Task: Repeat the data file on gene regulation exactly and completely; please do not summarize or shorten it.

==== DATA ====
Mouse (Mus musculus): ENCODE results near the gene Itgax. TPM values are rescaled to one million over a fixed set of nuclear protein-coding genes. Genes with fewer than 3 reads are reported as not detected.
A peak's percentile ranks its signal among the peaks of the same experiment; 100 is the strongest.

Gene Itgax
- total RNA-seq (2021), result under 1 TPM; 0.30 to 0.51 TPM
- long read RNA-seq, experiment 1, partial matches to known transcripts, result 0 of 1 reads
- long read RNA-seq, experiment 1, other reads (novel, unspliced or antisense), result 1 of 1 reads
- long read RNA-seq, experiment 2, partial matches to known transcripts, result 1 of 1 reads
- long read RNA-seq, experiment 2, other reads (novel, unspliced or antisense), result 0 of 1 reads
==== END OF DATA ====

Mouse (Mus musculus): ENCODE results near the gene Itgax. TPM values are rescaled to one million over a fixed set of nuclear protein-coding genes. Genes with fewer than 3 reads are reported as not detected.
A peak's percentile ranks its signal among the peaks of the same experiment; 100 is the strongest.

Gene Itgax
- total RNA-seq (2021), result under 1 TPM; 0.30 to 0.51 TPM
- long read RNA-seq, experiment 1, partial matches to known transcripts, result 0 of 1 reads
- long read RNA-seq, experiment 1, other reads (novel, unspliced or antisense), result 1 of 1 reads
- long read RNA-seq, experiment 2, partial matches to known transcripts, result 1 of 1 reads
- long read RNA-seq, experiment 2, other reads (novel, unspliced or antisense), result 0 of 1 reads